Just a Thought: May 25, 2016
Eliminating the word "extracurricular"
If you happened upon the Blasco Library on Saturday, May 21, you were greeted by a scene that defied virtually every conceivable library stereotype. The Erie Library Comic Con attracted comic culture enthusiasts of all ages. Painted faces, billowing capes, and other colorful costumery made a trip to the fiction section a little redundant.
Embracing imaginative nonconformity has become the norm within the Erie County Public Library system. It's an exemplary model – should we ever need one (and do we ever) – of a forward-thinking, realistically optimistic, community-focused organization that prioritizes action over theorizing.
That Saturday, I chatted briefly with the always inspiring Marcy Hall, the library's head of adult services who catalyzes much of its community outreach. She said the library staff is always seeking ways to better serve the Erie area, by – get this – asking people what their needs are and then determining ways to meet them.
Hall also mentioned the recent reality-checking news surrounding Erie's Public Schools. Not surprisingly, library folks are already considering ways in which the library could fill gaps left by potential upheaval.
As we stood there in the Blasco lobby, Hall in her self-created "Danger Bunny" costume, the space swarmed with comic-loving characters. I've never been captivated by comics, but the youthful excitement was contagious.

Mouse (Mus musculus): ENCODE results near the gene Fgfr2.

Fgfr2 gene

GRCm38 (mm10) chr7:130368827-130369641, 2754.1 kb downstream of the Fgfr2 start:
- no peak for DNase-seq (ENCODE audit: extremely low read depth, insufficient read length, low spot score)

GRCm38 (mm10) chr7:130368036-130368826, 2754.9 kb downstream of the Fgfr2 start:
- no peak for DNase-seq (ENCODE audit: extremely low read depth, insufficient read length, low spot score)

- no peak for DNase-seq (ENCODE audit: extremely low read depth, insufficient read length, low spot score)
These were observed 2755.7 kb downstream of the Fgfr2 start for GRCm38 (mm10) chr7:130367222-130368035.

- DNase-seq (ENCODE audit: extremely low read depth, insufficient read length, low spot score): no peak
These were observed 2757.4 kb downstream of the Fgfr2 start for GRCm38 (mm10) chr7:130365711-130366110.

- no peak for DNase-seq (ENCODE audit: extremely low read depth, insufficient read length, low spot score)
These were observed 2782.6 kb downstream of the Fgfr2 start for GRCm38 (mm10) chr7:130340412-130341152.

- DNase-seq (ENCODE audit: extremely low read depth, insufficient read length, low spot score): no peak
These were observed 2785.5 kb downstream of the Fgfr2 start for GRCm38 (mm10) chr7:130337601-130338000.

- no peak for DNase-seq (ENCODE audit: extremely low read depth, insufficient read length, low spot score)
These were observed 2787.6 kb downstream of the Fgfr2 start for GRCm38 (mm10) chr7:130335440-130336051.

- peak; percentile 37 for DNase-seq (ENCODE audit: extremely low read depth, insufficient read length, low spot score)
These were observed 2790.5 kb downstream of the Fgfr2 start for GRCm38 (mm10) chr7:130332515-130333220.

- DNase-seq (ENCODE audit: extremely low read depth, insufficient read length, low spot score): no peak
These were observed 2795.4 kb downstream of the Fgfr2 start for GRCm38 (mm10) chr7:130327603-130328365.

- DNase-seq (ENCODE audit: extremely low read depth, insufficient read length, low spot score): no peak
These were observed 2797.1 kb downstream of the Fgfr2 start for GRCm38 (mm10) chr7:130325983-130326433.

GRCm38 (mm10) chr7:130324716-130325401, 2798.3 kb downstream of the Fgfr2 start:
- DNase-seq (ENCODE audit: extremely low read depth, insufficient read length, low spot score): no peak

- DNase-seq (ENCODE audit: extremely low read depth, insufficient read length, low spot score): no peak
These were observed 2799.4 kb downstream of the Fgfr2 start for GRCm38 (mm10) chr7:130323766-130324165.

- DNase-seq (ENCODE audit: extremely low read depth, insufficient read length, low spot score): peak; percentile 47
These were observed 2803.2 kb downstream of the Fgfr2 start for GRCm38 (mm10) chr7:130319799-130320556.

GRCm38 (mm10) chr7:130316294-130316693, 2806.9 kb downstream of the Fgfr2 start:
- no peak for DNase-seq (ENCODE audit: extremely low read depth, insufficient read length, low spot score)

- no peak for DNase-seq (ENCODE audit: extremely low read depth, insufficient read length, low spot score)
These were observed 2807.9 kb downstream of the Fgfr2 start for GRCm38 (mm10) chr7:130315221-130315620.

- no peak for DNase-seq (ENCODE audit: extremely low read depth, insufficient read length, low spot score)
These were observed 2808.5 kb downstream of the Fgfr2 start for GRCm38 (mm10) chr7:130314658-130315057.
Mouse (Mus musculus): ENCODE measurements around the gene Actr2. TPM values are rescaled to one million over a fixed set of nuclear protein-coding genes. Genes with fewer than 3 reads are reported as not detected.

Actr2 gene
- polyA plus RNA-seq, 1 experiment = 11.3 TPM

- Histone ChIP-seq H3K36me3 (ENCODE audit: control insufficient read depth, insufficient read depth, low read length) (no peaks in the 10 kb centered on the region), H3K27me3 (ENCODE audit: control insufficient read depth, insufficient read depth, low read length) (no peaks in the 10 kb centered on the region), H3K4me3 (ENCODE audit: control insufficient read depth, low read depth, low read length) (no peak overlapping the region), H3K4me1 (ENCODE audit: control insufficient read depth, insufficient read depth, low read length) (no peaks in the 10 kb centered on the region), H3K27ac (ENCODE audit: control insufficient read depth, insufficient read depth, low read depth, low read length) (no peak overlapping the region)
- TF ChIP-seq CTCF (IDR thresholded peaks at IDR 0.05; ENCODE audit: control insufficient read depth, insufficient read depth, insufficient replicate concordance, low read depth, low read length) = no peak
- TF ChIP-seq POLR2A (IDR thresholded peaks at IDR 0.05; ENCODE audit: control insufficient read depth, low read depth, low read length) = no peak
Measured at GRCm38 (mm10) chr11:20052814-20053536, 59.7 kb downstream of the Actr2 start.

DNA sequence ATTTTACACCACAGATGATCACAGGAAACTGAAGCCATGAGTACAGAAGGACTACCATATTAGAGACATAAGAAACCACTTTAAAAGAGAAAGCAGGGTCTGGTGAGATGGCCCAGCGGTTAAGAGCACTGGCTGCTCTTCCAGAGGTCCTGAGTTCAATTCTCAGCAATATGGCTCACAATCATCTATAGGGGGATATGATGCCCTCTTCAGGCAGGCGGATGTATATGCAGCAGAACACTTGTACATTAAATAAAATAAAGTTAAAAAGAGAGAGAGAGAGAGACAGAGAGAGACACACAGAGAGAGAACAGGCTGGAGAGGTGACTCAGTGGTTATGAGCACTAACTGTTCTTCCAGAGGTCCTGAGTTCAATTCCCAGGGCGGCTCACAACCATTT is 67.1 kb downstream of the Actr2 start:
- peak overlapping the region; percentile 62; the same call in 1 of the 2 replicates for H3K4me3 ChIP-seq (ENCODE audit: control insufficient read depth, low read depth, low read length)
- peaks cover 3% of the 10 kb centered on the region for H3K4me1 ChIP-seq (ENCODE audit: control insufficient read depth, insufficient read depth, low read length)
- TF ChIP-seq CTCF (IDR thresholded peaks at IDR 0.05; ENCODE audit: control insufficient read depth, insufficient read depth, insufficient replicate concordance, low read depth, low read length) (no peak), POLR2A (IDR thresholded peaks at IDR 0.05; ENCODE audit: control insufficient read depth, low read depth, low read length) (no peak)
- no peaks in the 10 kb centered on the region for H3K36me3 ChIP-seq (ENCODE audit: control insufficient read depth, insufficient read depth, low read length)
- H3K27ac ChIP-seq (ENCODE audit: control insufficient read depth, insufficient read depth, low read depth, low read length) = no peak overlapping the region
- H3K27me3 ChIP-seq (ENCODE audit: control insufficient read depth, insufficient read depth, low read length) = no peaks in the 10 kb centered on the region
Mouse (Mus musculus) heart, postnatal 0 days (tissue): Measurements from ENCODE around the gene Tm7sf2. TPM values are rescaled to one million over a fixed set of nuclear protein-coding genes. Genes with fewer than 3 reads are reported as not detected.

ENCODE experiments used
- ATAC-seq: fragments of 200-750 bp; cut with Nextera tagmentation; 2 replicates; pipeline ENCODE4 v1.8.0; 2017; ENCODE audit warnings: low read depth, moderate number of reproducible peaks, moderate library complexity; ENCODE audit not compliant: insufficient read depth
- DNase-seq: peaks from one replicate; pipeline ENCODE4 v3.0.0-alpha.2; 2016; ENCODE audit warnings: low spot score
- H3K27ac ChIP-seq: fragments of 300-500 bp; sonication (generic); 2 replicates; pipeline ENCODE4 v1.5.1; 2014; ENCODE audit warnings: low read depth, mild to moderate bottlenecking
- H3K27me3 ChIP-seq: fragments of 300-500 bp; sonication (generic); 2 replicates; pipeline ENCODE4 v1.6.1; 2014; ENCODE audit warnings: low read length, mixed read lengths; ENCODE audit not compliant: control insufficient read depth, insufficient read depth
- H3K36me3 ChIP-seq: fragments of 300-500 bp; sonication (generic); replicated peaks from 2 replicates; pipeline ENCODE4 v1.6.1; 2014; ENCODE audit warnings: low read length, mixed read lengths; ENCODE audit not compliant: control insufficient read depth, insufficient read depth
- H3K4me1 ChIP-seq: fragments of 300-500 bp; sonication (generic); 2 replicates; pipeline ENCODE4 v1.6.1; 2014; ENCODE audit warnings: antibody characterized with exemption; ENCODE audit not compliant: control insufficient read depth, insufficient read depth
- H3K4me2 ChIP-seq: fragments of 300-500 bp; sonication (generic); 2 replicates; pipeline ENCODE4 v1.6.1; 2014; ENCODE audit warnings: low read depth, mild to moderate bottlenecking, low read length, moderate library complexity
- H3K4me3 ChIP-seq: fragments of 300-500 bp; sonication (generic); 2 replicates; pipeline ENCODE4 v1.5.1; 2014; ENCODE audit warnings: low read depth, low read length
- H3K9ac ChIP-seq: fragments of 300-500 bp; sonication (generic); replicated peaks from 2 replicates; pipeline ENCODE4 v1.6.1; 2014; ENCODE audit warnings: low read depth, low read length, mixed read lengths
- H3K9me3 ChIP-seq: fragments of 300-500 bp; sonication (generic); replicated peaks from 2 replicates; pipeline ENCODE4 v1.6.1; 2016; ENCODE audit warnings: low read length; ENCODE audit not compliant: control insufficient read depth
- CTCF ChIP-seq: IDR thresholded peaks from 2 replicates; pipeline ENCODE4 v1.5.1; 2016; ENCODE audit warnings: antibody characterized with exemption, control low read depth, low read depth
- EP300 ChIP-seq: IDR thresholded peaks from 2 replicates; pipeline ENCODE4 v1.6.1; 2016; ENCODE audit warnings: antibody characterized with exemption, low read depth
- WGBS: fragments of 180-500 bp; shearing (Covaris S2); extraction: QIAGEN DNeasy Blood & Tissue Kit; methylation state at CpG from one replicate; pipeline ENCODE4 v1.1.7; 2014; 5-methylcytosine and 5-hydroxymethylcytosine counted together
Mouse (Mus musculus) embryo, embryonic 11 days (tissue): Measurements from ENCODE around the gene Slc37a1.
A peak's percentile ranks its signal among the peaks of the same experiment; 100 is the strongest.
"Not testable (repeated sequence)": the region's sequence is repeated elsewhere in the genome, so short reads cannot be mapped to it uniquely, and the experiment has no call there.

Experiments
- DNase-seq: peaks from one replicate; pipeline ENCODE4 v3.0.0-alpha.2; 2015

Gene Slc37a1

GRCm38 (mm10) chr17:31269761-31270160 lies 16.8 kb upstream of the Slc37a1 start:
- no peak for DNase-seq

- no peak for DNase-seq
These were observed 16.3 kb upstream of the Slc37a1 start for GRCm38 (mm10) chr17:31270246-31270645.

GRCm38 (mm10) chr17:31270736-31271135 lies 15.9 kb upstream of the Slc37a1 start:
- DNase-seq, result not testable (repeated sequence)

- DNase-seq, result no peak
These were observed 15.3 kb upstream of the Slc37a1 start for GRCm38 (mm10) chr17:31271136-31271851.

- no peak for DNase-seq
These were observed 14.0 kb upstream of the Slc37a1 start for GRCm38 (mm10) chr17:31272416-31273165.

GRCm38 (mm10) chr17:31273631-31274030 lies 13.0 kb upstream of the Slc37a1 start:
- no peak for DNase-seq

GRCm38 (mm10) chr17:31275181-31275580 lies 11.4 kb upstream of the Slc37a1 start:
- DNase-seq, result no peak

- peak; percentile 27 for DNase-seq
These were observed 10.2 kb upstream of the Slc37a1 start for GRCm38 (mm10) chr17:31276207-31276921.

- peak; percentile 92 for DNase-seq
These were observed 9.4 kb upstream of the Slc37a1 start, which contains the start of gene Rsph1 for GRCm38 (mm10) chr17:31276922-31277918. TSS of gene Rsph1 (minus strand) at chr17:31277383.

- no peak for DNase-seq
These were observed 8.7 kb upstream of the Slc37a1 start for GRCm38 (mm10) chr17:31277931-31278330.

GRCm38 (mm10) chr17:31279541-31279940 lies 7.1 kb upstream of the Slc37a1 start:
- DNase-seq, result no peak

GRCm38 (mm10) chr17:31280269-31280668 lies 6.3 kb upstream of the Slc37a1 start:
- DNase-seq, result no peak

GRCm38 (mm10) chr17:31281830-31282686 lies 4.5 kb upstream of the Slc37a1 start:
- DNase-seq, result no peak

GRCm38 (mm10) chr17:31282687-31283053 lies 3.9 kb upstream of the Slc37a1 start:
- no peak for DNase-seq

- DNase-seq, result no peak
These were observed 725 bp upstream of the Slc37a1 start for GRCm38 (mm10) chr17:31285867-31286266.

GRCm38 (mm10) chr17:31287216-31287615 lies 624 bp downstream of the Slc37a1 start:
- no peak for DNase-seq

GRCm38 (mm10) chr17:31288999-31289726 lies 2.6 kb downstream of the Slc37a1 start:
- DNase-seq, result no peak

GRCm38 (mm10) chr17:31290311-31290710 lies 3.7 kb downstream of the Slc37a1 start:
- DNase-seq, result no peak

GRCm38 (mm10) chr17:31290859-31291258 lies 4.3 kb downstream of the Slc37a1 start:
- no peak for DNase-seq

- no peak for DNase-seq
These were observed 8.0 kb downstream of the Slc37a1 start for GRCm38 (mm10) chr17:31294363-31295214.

I couldn't help but think about their return on Monday to school. Would they have outlets for their enthusiasm? Or opportunities to commiserate with like-minded souls?
In other words, were they lucky enough to attend school in a district with ample extracurricular options?
The threat to the arts, athletics, and other extracurriculars is nothing new. But it's rarely hit quite this close to home.
Meanwhile, what I wish we could be discussing would be the elimination of the word "extracurricular." That students' beyond-classroom interests were valued as much as their test scores. That a magic fairy would come down and wipe out all of their self doubt and worrying that they don't fit in. And also balance the budget.
High school can be a pretty dicey place. It's even less tolerable if a student marches to Thoreau's proverbial different drum.
Connecting students' out-of-school interests to their educational life validates them. Unfortunately, what often gets trotted out as justification for keeping extracurricular programs is something about how they improve test scores, or critical thinking, or earning potential, or college acceptance rates.
All are highly valuable outcomes. Obviously. But why can't it be enough that these programs are often where students find the approval and sense of belonging we all need as members of this diverse human tribe? That they provide students priceless pleasures and joy? That they give students reasons for living? Growing up in this challenging world, students need as many of those as they can get.
Where's that magic fairy?
As we keep the dialog going about the state our schools are in, let's talk just as much about the way we can strengthen students' access to the activities they love. The Erie area is full of organizations creating space for all sorts of students. They can't solve this crisis any more than a magic fairy could. But they teach students who they are, and what makes their lives worthwhile. There's nothing extracurricular about that.
Katie Chriest can be contacted at katie@ErieReader.com.